A tumor with teeth was found in a 3,000-year-old ancient Egyptian burial site.
The tumor, a teratoma, is a rare find in archaeology.
It was found near a ring that may have been thought to magically protect its wearer from pain.
A rare tumor with teeth has been found in the pelvis of ancient Egyptian woman who died more than 3,000 years ago.
The tumor, known as a teratoma, was discovered alongside a ring that may have been thought to have magical powers to defend against pain.
The discovery in the North Desert Cemetery of Amarna, Egypt, could shed light on how ancient Egyptians dealt with disease, Gretchen R. Dabbs, a professor of bioarchaeology at Southern Illinois University Carbondale, told Insider.
The ring may have been used for protection
The remains belonged to a woman who died at the age of between 18 and 21, according to the case study, published in the International Journal of Paleopathology.
We don't know what killed the woman, according to Dabbs, who was the lead author of the study. However, she may have been suffering from pain from the teratoma in her ovaries.
Teratomas are a very rare type of tumor that still occur today. They are made up of a type of cell that can sometimes spontaneously turn into other parts of the body, which means they can sprout hair, teeth, bones, or muscles.
The tumors are mostly benign but can sometimes cause pain and issues with conception. Even today, they often go completely unnoticed.
It is possible this teratoma was bothering the ancient Egyptian woman 3,000 years ago. She was buried with rings on her left hand, which were placed above the tumor. While the placement of the hand is customary for such burials, one of the rings may not be: this one carried the symbols of Bes, a deity commonly associated with childbirth, fertility, and protection.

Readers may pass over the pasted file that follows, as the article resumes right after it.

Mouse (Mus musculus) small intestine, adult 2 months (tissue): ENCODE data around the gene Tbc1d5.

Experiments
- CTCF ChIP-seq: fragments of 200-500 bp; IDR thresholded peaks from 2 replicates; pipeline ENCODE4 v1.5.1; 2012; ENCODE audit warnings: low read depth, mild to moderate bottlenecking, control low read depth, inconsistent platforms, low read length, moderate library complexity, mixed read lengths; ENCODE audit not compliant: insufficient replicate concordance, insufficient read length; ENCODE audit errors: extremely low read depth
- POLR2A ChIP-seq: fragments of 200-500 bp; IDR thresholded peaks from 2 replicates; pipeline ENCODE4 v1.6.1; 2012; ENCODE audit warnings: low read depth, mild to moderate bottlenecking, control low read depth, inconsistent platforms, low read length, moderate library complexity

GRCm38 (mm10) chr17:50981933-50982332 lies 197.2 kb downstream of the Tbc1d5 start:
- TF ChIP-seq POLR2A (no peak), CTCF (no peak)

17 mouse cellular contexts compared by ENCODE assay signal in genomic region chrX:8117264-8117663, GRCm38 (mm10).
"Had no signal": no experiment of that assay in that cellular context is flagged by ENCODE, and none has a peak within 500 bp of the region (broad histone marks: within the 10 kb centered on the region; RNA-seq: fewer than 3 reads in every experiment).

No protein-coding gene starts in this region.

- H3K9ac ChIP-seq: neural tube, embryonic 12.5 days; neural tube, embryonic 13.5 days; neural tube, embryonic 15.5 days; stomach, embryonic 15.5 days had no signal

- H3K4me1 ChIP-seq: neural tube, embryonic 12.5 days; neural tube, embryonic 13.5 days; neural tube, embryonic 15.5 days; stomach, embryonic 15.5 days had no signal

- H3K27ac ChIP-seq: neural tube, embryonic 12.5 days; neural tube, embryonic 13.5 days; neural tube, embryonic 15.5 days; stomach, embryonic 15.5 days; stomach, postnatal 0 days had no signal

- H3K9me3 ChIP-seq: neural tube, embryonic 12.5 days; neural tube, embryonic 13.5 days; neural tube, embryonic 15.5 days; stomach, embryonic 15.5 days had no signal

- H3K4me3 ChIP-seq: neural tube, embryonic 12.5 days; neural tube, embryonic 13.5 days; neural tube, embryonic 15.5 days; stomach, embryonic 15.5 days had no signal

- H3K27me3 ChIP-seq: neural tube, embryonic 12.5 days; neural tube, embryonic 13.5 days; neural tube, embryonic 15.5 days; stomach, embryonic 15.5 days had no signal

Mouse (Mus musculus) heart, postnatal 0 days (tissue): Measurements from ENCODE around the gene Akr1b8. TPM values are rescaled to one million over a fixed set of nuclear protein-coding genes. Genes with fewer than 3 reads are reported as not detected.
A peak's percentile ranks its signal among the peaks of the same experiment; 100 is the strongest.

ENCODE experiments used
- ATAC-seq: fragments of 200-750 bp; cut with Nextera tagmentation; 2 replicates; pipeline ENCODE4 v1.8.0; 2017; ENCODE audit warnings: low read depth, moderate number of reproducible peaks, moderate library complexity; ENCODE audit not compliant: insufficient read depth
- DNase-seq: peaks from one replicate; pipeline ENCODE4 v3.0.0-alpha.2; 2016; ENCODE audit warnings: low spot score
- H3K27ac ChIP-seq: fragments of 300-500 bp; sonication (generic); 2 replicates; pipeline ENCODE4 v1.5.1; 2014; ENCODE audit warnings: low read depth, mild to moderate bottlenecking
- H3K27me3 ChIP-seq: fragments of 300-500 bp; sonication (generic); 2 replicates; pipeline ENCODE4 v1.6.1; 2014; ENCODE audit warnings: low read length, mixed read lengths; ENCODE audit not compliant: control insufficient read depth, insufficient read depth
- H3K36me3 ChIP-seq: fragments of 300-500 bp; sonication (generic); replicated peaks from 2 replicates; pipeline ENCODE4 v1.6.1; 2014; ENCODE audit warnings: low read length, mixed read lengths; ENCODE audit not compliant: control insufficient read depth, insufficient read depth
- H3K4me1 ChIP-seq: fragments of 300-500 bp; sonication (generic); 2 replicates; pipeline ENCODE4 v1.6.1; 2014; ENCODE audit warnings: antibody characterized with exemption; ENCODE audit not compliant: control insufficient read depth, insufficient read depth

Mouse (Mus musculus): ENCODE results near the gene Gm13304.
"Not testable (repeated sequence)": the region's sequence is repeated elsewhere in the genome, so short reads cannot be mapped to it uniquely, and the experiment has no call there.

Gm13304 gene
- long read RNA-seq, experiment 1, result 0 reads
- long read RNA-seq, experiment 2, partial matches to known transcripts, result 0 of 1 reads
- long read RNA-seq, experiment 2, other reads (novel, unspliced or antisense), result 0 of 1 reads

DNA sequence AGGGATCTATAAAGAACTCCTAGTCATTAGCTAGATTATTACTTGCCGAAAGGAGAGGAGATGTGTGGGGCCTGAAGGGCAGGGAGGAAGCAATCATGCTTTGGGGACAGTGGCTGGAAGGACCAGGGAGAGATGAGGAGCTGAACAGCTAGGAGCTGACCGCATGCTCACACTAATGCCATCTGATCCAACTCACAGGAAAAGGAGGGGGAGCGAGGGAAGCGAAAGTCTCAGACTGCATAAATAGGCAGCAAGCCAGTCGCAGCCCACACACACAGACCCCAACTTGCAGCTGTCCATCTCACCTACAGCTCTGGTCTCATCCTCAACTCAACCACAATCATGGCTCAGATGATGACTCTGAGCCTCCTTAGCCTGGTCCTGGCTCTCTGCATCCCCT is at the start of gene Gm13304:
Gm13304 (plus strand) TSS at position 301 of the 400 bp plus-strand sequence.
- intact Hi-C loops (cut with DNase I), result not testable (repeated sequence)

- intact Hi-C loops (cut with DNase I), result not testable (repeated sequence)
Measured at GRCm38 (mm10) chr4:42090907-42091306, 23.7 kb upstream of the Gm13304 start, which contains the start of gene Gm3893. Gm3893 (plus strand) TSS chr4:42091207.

"The ring may be that she is invoking Bes to try to help her with that," said Dabbs.
Glimpses into medical treatments are rare
Though a teratoma may seem grotesque, for an archaeologist it can be a rare find. Most tumors are made of soft stuff, so unless the body is preserved, they tend to disappear over time. But teratomas' weird bones and teeth can be easily identified even 3,000 years later.
This is only the fifth case of mature ovarian teratoma found on an archaeological site, and the first ancient case found in Africa.
And that's important. Some ancient Egyptian medicine was recorded in written literature, but that only tells us how the elite, who could have access to that kind of high-end treatment, dealt with disease.
This woman, however, was buried in a fairly modest cemetery.
Amarna was a city that was only inhabited for 15 to 20 years to support Pharaoh Akhanathen's worship of the sun god Aten. The city's population was likely not wealthy. Their fairly short stature, for instance, suggests that they must have faced famine on a regular basis, said Dabbs.
Although the woman in the latest study was buried in one of the largest tombs in the cemetery, she was unlikely to have been part of the country's wealthiest.
"Things like this give us little pieces of the puzzle of understanding how did these people live? How was their lived experience affected by medical conditions and trauma? How did they treat injuries? Did they invoke different gods for different types of injuries?" said Dabbs.
Further examinations of the remains may uncover this woman's cause of death, and potentially her identity, she said.
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